red from black???

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Anonymous

The black baldy can pass a red gene, assuming she is not homozygous black, but I would thinnk the Charolais would pass a diluter gene that would make the calf appear yellow. My grasp of this whole diluter gene is rather shadowy at best. Aneighbor has a bunch of black cows bred to a black bull and most of the calves came out white, no charolais bull in the neighborhood. It almost appears to me that diluter genes are dominant, sometimes!

dun

> i was wonderin can a red
> calf(similar to red angus) come
> from a charolais bull and a black
> baldy cow
 
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Anonymous

I always thought that there would be no diluter gene present with two black parents. The calves should be either black or possibly red if parents are hetro black. Never heard of white calves out of two black animals before. Can any Black breeders explain this one?

> The black baldy can pass a red
> gene, assuming she is not
> homozygous black, but I would
> thinnk the Charolais would pass a
> diluter gene that would make the
> calf appear yellow. My grasp of
> this whole diluter gene is rather
> shadowy at best. Aneighbor has a
> bunch of black cows bred to a
> black bull and most of the calves
> came out white, no charolais bull
> in the neighborhood. It almost
> appears to me that diluter genes
> are dominant, sometimes!

> dun
 
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Anonymous

The expected color from this cross would be a tan white face, or yellow white face depending on your description of the color.

If the Charolais had the red gene it is theoritically possible for the calf to be red.

In the case Dun mentioned, black cows and a black bull, the assumption of any breed is impossible. There is black anything, so those animals could have reciessive color genes for any color. At times when a bull has a recessive gene, it appears he always throws that one. I have heard of Angus bulls with a red gene that throw more red than black calves, when you would expect the ratio to be 50:50.

One more thing there appears to be is what is reffered to as a wild color gene that throws all the rules out the window.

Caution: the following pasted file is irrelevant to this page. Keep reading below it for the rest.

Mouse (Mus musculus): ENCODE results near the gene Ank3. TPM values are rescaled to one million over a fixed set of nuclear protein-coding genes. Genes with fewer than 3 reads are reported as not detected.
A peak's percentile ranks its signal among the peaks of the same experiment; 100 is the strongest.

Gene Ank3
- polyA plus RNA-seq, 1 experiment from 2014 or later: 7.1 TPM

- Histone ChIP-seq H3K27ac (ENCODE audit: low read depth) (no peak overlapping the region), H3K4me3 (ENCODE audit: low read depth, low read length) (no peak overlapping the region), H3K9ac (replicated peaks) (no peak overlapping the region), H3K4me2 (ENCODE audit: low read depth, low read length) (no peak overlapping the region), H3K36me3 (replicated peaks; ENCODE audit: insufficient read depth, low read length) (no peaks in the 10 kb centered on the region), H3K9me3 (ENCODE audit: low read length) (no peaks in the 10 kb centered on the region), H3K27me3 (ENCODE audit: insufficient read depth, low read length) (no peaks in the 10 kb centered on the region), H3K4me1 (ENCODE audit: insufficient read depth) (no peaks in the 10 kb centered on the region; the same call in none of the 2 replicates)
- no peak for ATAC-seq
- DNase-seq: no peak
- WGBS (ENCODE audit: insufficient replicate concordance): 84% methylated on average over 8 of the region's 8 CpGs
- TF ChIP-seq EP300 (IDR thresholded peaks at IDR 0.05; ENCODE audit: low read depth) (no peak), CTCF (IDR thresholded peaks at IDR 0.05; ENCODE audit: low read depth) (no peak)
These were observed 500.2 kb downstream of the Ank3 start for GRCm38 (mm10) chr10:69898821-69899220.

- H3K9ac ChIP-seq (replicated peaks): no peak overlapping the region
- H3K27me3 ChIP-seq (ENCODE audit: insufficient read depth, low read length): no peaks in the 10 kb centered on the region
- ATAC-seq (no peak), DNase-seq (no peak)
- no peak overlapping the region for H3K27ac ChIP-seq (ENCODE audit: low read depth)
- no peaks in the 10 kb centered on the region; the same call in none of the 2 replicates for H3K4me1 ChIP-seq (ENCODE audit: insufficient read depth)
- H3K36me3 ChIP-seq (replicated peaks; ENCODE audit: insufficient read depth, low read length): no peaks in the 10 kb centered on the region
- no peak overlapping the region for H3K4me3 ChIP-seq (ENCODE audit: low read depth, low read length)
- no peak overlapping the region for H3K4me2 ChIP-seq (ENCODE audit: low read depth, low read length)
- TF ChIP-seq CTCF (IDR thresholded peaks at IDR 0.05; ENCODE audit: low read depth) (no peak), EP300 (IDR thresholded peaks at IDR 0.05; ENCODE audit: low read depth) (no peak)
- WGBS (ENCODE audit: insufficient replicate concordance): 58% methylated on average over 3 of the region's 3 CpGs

No wonder you should always use a purebred bull from an established breeder.

Jason

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Anonymous

Yea, heaven forbid if you happened to get a calf that wasn't the PC color. What a tragedy.
 
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Anonymous

If you use registered breeding stock with obtainable photos and/or color descriptions of their ancestors, then you have a much better chance of getting the color you want. Just because the dam and sire are the same (solid) color doesn't mean that the offspring will be the same color. Recessive genes (good or bad) have a way of popping up (re: Murphy's Laws). Also, did a white bull get into the cow's bedroom one night and have a good time?
 
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Anonymous

A smart fellow like yourself should offer your talents to the entire industry. I think your time is being wasted here on this forum. Call Clay Center, Call NCBA, call anyone who will listen. The difference between making a profit and not making one, in the cattle business hinges on hide color. WOW! Got any more brilliant insights into the business, for us?
 
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Anonymous

i can't do anything but agree. i have always failed to understand the idea that colour has anything to do with the quality of an animal. it should be the last trait you look at, unless it's for climatic reasons, and then black is in any case the least desirable colour.

so, breed black, that way you can never go wrong!!!!!!!!!!!!!!!